It took over 21 travel hours to get from Florida to Lausanne, Switzerland. During our final weigh-in, Mom and I were proud that each of our backpacks came in just shy of 15 pounds. If we’ve done our planning properly, these 15 pounds will see us safely through two months, 500+ miles, and fifty degree Fahrenheit temperature differentials.
The journey began auspiciously, when the airline upgraded Mom to first glass on the first leg of the journey. She beamed at me and lifted a glass of Chardonnay as I strode on back to economy. She was still beaming when we met back up after the flight. First class was amazing, she raved. She and her seat ate had apparently chatted non-stop for two hours and already exchanged text messages. Did I know that they served wine up there, and that the flight attendants had brought her another glass of Chardonnay after take-off, FOR FREE?
Alas, the remaining two segments of our flights were a harsh return to reality and economy class. We were both bleary-eyed by the time we cleared first London Heathrow airport security, and then Geneva passport control.
Welcome to Switzerland!
We were surprised at how thorough the Swiss officers were and how much scrutiny they were giving the passengers in front of us. Ergo, when our time came to answer the question “What is the reason for your visit to Switzerland, and how long are you staying in Europe?” we were READY.
We were on a sacred mother-daughter walking pilgrimage to Rome, we told him. With luck, it would take 50 to 60 days, and we’d be out of Switzerland in under 10 days with zero incidents if we achieved our desired daily mileage. We not only handed over our passports, we earnestly handed over our PILGRIM PASSPORTS as proof of our sincerity and side-modeled our backpacks for him.
The man was a true professional. Had he not been, he might have burst out laughing. I’m guessing that was the first time he’s been handed Pilgrim Passports before. In any case, we cleared security in record time.
The biggest initial shock upon arrival was the weather. After a series of black flag triple digit days in Florida, Switzerland’s 59 degree coolness literally left us covered in goosebumps. Indeed, one of the biggest packing challenges we discussed was how to account for extreme weather changes. The forecast called for snow atop the St. Bernard Pass on Tuesday. SNOW, in August! The sky was a dark gray as we caught a 55 minute airport train to our starting point in Lausanne.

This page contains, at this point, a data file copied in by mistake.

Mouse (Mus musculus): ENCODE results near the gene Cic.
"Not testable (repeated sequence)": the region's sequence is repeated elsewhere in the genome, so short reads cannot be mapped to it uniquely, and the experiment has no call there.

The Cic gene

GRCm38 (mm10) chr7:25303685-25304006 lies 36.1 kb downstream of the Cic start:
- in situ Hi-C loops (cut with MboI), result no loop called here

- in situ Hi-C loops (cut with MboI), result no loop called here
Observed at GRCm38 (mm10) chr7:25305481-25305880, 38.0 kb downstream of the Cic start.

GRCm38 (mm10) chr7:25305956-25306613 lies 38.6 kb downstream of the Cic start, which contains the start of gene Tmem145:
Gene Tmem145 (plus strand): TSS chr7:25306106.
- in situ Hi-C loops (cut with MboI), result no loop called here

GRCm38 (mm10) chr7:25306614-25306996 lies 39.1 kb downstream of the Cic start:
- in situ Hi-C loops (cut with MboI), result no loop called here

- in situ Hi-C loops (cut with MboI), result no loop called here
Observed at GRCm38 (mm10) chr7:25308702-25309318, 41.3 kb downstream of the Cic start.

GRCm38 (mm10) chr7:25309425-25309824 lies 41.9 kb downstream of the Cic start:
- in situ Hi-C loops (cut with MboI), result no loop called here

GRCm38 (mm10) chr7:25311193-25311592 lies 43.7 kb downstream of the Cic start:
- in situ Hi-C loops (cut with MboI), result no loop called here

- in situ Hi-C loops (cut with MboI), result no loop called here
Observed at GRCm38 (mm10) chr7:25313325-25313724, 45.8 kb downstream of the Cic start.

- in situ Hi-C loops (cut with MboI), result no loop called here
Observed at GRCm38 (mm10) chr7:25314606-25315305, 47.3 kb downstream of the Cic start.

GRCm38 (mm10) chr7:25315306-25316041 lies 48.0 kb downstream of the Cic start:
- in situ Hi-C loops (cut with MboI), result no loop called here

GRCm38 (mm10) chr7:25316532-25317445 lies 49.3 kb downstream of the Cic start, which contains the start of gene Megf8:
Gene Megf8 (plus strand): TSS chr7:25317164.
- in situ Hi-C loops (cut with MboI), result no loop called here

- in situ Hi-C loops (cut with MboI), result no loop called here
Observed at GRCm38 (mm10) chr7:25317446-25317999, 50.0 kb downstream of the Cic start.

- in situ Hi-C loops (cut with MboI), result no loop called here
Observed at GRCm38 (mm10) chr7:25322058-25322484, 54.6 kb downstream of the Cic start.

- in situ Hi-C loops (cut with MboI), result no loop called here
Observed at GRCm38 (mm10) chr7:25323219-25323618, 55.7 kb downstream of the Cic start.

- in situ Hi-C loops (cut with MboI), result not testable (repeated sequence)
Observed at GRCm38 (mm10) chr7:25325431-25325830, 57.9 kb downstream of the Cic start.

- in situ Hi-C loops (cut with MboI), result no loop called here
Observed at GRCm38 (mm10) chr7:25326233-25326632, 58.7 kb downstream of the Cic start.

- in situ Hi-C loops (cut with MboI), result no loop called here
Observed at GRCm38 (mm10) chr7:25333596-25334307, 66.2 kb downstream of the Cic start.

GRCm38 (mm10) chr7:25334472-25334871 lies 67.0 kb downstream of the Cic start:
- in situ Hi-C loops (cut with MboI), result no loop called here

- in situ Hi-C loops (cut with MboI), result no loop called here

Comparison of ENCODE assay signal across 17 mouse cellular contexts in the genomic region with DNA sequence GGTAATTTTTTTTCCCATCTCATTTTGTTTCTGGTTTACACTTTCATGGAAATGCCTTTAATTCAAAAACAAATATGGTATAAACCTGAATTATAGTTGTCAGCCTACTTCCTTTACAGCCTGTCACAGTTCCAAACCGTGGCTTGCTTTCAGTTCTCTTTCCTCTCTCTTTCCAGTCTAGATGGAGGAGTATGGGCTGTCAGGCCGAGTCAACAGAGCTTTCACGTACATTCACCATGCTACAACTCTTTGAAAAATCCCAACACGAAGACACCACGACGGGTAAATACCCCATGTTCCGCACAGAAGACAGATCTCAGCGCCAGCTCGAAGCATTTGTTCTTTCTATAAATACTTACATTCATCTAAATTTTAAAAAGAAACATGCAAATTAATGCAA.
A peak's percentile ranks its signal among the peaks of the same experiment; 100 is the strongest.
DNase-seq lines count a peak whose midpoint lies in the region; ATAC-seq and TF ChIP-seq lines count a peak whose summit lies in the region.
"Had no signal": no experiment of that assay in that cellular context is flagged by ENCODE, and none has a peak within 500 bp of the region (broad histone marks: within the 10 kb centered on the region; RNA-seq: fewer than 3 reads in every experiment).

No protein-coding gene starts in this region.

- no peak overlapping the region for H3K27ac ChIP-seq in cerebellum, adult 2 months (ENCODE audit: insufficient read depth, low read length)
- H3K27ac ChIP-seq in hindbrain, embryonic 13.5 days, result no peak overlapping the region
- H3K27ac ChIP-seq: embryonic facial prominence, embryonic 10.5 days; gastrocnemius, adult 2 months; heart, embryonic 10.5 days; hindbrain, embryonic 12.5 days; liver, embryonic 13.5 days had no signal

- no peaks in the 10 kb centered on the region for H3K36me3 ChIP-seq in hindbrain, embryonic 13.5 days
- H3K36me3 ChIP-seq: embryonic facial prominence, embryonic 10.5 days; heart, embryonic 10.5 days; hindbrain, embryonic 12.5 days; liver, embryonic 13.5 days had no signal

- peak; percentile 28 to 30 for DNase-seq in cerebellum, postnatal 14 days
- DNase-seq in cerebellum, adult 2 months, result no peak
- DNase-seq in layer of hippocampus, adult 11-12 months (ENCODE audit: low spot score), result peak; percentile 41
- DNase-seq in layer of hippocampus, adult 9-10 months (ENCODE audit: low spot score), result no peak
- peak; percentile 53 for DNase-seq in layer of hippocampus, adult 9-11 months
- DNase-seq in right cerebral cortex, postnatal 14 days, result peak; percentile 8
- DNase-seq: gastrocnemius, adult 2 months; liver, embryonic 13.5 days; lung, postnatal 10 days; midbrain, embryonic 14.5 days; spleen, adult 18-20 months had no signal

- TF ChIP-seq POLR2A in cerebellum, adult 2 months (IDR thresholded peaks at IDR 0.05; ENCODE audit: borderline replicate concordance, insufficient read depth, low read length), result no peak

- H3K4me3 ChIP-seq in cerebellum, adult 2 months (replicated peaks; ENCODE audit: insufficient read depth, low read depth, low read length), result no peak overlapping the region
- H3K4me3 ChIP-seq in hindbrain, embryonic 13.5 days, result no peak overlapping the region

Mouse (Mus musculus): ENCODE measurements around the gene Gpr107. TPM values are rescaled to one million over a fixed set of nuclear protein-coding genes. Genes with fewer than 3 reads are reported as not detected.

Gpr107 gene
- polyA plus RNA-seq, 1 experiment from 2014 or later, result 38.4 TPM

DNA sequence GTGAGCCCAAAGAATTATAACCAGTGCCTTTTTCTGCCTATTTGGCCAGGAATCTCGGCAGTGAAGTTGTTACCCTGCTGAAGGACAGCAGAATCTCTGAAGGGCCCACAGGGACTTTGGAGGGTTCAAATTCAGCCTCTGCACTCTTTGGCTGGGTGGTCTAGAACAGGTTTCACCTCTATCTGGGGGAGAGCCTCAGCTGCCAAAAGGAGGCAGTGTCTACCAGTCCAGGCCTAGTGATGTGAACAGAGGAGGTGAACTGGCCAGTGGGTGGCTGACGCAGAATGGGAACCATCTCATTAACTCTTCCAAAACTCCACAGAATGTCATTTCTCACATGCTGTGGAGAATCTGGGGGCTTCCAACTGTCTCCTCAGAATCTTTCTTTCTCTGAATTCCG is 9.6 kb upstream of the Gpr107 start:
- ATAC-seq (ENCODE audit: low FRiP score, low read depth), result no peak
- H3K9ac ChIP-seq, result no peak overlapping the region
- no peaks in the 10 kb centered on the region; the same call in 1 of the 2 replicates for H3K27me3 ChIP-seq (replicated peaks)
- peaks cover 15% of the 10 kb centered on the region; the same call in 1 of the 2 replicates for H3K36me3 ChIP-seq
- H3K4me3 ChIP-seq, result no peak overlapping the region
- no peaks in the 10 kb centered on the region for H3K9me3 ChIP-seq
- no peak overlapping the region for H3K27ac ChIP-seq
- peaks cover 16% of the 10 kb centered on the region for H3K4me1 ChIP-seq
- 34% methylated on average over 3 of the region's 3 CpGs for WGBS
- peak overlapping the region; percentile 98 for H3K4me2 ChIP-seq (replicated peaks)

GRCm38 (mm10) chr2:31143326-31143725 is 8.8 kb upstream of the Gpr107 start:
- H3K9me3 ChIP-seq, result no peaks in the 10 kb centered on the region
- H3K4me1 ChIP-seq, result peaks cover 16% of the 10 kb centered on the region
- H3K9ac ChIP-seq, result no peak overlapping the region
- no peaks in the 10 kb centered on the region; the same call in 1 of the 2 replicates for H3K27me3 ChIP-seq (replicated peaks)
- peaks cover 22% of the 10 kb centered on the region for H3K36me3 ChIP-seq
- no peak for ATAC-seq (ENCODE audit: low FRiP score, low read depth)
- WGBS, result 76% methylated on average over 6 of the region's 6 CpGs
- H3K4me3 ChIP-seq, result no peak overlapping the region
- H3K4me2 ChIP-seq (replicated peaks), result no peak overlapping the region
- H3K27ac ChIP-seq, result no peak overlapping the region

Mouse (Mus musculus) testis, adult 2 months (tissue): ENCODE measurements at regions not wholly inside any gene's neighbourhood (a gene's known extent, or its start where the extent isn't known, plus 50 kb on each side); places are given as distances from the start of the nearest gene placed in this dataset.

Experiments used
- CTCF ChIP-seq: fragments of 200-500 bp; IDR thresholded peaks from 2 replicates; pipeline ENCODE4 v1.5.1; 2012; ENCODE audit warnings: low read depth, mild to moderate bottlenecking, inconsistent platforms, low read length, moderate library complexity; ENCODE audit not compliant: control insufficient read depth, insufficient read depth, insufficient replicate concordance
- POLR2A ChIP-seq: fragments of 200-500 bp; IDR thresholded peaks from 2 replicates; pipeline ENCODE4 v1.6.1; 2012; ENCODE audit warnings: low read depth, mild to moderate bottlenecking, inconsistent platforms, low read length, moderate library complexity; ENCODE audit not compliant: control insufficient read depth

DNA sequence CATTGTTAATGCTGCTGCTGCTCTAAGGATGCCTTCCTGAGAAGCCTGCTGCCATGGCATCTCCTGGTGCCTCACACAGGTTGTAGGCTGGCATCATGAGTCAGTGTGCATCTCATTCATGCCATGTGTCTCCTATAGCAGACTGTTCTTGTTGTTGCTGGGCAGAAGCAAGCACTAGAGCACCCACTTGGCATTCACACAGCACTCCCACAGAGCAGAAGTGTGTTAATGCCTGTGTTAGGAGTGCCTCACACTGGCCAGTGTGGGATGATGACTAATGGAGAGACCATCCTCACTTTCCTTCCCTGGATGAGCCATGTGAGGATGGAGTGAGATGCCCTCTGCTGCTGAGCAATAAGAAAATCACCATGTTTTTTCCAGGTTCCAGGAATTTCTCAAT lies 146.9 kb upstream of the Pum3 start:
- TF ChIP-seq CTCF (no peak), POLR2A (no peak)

What a lovely train ride that was! The route skirts Lake Geneva on one side, with stunning views of tidy houses and well-maintained vineyards on the opposite side. The ticket inspectors were professional, smartly uniformed, and wore snappy red ties. Everything oozed Swiss order and efficiency.
I had pre-booked our first night’s accommodation at a well-reviewed budget hotel near Lausanne’s famous cathedral. It was a 20 minute uphill walk from the station. The hotel receptionist desk was vacant, with a small sign noting that she’d return at 2 p.m. Promptly at 2, a friendly young lady greeted us in French and allowed us up to our room. Although it was raining and Mom and I were both exhausted, we agreed the best thing to do during our half-day in Lausanne was to set our bags down, readjust our compression socks, and explore.
If you’re embarking on a 500+ mile pilgrimage of the Via Francigena, you kind of have to begin the walk at a place of worship. Thus, we soon found ourselves gawking outside of Lausanne’s magnificent gothic Cathedral. The medieval cathedral was constructed between the 12th and 15th centuries. Although it was originally consecrated as a Catholic place of worship, during the Protestant reformation, control shifted to the Protestants. While the lake and surrounding mountains are the most stunning, to me the cathedral represents the best mankind has to offer. It is truly an architectural and artistic marvel.